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ORIGINAL ARTICLE
Year : 2020  |  Volume : 9  |  Issue : 8  |  Page : 4045-4052

Health behaviour among bilingual Swedish speaking patients in the Finnish healthcare setting


Department of General Practice and Primary Health Care, University of Helsinki, Finland

Correspondence Address:
Marianne Mustajoki
Master of Health Science, Kiskontie 23 B, 00280 Helsinki
Finland
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Source of Support: None, Conflict of Interest: None


DOI: 10.4103/jfmpc.jfmpc_317_20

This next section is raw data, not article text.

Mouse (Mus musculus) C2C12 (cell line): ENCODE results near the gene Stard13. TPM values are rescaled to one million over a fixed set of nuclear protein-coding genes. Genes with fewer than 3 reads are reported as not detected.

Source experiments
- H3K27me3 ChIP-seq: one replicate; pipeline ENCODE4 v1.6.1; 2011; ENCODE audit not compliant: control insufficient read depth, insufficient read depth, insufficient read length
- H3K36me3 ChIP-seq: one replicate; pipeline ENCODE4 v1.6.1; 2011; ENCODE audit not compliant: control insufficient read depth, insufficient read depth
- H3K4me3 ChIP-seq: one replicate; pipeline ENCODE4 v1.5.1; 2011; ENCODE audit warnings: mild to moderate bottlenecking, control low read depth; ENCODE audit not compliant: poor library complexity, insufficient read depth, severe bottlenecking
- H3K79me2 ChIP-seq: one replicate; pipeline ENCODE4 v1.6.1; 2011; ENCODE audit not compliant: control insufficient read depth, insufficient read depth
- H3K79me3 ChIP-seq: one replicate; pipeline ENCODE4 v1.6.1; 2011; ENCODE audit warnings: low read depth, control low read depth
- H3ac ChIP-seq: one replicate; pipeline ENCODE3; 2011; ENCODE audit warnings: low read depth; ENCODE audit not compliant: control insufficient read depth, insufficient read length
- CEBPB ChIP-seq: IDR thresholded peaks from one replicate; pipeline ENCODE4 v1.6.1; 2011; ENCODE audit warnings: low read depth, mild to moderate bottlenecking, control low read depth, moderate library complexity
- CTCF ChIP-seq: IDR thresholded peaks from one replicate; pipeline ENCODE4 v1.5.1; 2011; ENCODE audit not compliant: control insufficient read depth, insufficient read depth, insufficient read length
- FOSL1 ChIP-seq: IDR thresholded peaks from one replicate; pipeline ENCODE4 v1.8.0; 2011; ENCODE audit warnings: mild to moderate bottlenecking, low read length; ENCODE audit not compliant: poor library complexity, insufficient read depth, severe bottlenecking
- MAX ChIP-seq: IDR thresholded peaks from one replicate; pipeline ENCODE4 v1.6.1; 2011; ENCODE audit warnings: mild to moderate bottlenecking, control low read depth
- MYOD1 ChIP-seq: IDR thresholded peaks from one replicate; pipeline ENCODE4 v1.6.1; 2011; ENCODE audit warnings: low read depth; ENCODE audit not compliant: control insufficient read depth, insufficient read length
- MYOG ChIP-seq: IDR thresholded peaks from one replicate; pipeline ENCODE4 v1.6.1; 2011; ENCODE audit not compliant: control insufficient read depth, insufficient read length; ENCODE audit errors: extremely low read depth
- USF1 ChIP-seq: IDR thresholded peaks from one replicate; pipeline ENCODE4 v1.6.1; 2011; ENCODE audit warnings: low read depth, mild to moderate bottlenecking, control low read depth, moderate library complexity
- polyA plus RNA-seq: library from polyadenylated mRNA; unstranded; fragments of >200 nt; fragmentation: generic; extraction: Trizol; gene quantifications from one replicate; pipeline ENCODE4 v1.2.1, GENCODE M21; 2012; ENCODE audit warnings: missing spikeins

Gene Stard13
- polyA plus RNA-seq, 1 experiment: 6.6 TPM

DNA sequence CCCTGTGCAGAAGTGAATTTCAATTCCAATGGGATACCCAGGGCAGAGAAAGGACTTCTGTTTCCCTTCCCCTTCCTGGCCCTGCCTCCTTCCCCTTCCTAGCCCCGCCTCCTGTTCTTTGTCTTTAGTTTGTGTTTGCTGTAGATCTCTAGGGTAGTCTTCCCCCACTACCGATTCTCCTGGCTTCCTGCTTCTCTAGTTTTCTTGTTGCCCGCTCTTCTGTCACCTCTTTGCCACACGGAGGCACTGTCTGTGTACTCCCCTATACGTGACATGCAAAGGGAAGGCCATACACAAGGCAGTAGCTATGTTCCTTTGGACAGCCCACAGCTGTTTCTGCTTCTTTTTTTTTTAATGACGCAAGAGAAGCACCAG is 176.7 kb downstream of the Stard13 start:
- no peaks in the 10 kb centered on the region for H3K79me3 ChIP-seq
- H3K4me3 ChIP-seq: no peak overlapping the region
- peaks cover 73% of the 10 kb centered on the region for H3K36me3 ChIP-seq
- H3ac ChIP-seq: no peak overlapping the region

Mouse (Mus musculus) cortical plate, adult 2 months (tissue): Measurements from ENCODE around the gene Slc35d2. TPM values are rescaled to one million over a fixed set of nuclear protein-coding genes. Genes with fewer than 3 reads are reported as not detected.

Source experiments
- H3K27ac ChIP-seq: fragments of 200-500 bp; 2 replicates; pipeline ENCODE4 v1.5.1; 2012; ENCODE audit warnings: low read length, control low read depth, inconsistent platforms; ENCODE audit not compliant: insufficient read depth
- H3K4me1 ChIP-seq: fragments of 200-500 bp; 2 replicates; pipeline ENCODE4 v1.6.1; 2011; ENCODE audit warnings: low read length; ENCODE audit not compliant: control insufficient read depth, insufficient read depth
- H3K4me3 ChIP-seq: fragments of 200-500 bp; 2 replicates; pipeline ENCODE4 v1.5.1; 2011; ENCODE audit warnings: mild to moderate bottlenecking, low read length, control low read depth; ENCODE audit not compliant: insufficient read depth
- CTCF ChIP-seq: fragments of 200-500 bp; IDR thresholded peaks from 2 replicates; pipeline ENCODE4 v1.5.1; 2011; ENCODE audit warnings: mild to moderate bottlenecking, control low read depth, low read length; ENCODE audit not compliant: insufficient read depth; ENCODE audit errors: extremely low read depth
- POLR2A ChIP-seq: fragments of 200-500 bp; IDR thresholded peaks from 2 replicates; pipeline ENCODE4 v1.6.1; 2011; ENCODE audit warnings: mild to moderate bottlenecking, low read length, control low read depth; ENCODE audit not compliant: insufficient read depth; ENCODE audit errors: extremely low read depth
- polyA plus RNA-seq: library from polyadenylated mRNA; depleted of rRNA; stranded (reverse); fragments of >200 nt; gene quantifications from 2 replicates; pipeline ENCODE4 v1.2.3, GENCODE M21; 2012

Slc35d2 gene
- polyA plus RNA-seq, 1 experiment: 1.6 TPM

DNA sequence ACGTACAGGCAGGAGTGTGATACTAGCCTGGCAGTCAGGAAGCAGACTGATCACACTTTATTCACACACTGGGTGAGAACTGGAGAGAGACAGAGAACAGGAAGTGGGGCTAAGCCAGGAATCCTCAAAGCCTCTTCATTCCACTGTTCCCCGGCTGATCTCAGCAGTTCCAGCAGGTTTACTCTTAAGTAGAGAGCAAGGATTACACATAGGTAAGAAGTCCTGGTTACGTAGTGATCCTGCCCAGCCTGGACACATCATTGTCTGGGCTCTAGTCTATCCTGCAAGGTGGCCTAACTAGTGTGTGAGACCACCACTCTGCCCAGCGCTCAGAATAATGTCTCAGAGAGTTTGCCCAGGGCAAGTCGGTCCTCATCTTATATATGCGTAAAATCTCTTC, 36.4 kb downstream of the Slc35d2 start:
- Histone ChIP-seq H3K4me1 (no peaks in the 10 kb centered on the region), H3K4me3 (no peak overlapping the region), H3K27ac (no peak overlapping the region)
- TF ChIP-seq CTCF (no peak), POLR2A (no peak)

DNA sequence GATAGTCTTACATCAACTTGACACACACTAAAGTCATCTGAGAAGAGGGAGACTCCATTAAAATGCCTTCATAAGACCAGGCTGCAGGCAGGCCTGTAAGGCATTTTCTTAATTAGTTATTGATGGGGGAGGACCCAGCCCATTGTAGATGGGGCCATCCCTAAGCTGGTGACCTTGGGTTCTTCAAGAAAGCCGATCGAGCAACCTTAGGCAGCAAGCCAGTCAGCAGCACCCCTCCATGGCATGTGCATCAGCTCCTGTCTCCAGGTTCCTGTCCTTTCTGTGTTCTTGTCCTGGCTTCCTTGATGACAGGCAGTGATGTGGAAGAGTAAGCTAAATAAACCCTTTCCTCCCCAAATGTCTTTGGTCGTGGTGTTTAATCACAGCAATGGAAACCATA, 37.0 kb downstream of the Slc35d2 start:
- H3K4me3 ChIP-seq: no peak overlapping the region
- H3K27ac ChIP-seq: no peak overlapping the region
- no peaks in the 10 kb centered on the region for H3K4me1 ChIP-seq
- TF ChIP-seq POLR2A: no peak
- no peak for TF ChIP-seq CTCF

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Objective: We assessed the prevalence and consequences of discordant language communication between bilingual Swedish speaking emergency patients and general practitioners (GPs) in Finnish healthcare. We compared the results with Finnish speaking emergency patients provided with language concordant healthcare. Materials and Methods: A researcher-designed questionnaire was used to collect data about both Swedish and Finnish speaking emergency patients' health and socioeconomic status, reason for emergency visits and use of healthcare. Furthermore, the Swedish speakers' nonnative language proficiency and preferred communication language were examined. The study was performed in 16 healthcare centers and outpatient departments in bilingual regions in Finland. Results: The Swedish speakers (n = 139) visited healthcare centers less than the Finnish speakers (n = 736) (P = 0.001) and communicated less frequently with the GP in their native language (P < 0.001). The Swedish speakers more often planned to revisit their assigned GP (P < 0.001) after the emergency visit. No differences in health conditions and socioeconomic status between the language groups were observed. Conclusion: Although Swedish and Finnish speaking emergency patients report a similar prevalence of chronic noncommunicable diseases, Swedish speakers make fewer annual visits to a physician. We suggest that discordant language communication might relate to decreased healthcare visits among bilingual Swedish speaking emergency patients.


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